Since it's going to be hard for the caller to believe that the preflop aggressor has a monster in this situation the aggressor should be inclined to thin value bet with hands like Jx or TT-99, maybe even some 8x type hands depending on the action on previous streets and the opponent.
- When the draw misses.
This is a very common spot. Let's say you have KsTs and the flop comes Tc7s6s, you make a cbet and your opponent calls. You see the Qc on the turn and you follow up with another bullet, villain calls again. The river is a nice little brick like 2h.
Value betting a second pair for three streets is not something we commonly do but in this particular scenario with two different flush draws that bricked your opponent will be much more likely to call a thin bet than he would on many other board configurations.
- In spots where your range is bluff heavy.
We've talked a lot about value betting against recreational-loose passive types but thin value betting should be a vital part of your strategy no matter the opponent type. However, different villain archetypes require different adjustments.
If you happen to play against a more advanced opponent you can make your ranges more balanced and harder to read by thin value betting in spots where you're expected to bluff often. We touched on some of these spots above like the ones when the draw misses or top card pairs the board.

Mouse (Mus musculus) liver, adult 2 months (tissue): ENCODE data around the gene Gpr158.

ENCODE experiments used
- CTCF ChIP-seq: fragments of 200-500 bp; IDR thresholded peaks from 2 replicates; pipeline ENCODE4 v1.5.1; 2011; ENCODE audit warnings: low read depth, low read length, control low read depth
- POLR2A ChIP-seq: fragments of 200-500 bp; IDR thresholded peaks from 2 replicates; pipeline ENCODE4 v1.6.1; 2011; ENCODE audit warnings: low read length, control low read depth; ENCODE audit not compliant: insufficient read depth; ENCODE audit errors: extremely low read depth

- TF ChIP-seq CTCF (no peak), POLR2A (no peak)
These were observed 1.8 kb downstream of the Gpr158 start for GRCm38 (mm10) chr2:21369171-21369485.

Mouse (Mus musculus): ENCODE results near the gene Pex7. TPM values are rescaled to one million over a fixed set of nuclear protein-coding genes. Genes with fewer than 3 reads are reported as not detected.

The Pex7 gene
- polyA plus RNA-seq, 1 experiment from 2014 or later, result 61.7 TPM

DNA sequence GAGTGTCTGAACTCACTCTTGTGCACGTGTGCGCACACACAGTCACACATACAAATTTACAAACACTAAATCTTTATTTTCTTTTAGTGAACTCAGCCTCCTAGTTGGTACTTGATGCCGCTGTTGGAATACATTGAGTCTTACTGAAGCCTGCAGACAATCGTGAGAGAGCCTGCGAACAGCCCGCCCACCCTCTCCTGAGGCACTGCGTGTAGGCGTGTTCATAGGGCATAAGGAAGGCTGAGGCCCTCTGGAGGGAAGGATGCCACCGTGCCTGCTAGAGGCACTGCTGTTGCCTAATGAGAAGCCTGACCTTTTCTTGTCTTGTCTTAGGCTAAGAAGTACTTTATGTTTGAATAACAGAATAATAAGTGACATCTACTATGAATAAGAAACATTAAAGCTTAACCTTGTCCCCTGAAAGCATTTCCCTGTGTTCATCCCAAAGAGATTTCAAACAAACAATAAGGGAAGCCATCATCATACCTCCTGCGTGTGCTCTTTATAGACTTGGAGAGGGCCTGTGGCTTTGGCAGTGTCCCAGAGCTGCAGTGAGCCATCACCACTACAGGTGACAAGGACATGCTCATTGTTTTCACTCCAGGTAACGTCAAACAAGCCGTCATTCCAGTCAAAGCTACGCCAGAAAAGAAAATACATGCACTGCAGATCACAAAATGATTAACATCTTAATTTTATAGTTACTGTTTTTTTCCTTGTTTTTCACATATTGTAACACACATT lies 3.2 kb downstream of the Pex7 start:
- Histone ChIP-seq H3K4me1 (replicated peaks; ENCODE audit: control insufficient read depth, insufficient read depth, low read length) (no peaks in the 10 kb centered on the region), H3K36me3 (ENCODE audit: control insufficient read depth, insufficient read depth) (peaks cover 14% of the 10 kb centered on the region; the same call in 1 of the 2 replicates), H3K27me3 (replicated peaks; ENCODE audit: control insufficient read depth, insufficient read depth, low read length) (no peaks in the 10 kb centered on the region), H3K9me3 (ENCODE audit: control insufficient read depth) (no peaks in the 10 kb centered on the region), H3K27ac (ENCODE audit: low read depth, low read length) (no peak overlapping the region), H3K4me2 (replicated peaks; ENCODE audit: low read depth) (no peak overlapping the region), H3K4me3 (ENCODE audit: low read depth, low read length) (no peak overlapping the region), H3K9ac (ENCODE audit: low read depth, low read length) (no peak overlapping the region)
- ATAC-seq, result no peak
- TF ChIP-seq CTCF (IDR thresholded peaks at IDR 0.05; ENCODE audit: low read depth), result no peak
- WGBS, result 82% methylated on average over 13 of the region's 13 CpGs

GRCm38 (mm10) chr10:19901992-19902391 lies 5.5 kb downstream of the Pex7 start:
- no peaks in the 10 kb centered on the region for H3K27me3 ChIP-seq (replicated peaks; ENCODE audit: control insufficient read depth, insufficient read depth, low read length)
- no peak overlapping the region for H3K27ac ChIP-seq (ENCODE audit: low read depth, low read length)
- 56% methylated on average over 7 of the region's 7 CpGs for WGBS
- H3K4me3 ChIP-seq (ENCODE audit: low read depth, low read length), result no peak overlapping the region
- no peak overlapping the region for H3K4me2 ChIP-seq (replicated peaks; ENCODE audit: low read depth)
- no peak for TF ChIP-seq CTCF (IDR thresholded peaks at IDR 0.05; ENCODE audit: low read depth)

Betsizing and Value Owning Yourself
Let's briefly talk about the bet sizing as it pertains to the idea of thin value bets. As a general rule micro stakes, players tend to go way to low with their sizing which isn't optimal in a metagame where static ranges are prevalent. Putting this in simpler words, if you're holding AQ and playing against someone who's as likely to call your river bet with Q2s on a K83Q2 board in 1$ pot no matter if you bet 0.01$ or 1$ - you should bet 1$.
It's never as cut and dry as this but, extreme cases require extreme measures and for some reason, microstakes players tend to shy away from sizings that look exploitable. Pot size bets and 5x preflop isolations aren't "cool" because "professionals" aren't using them very often.
They aren't using them very often because they can indeed be exploitable and they are playing in the environment where the average player is aware enough to exploit obviously exploitable tendencies. This is not the case on micro stakes and guess what, if your favorite coach played NL2 instead of 500 Zoom he would be value overbetting60/4 and 37/13 players into oblivion.
However, there's one good reason why betting on a smaller side might be a good idea when thin vbetting. Since thin value betting occurs so close to that "50% equity vs. calling range" mark, you want to avoid the situation when you bet so much that you remove some of the weaker combinations from villain's range and therefore decreasing your equity below 50%.
This is often called "value owning yourself" and as the name suggest it's not very pleasant nor is it good for your win rate. Since we talked a lot about loose-passive players with static ranges it's important to point out that no range is truly static.